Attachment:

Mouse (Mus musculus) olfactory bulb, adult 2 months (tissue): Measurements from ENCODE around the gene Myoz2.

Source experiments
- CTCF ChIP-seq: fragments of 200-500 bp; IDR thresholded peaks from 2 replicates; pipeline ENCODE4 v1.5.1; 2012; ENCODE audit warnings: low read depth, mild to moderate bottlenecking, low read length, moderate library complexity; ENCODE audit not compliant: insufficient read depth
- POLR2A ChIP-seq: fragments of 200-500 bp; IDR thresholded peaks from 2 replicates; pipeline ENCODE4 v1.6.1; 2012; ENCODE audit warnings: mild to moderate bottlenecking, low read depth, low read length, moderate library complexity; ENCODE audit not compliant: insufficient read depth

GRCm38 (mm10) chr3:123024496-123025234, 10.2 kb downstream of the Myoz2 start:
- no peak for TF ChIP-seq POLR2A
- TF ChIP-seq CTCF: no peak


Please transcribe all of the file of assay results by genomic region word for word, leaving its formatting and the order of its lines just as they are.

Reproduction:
Mouse (Mus musculus) olfactory bulb, adult 2 months (tissue): Measurements from ENCODE around the gene Myoz2.

Source experiments
- CTCF ChIP-seq: fragments of 200-500 bp; IDR thresholded peaks from 2 replicates; pipeline ENCODE4 v1.5.1; 2012; ENCODE audit warnings: low read depth, mild to moderate bottlenecking, low read length, moderate library complexity; ENCODE audit not compliant: insufficient read depth
- POLR2A ChIP-seq: fragments of 200-500 bp; IDR thresholded peaks from 2 replicates; pipeline ENCODE4 v1.6.1; 2012; ENCODE audit warnings: mild to moderate bottlenecking, low read depth, low read length, moderate library complexity; ENCODE audit not compliant: insufficient read depth

GRCm38 (mm10) chr3:123024496-123025234, 10.2 kb downstream of the Myoz2 start:
- no peak for TF ChIP-seq POLR2A
- TF ChIP-seq CTCF: no peak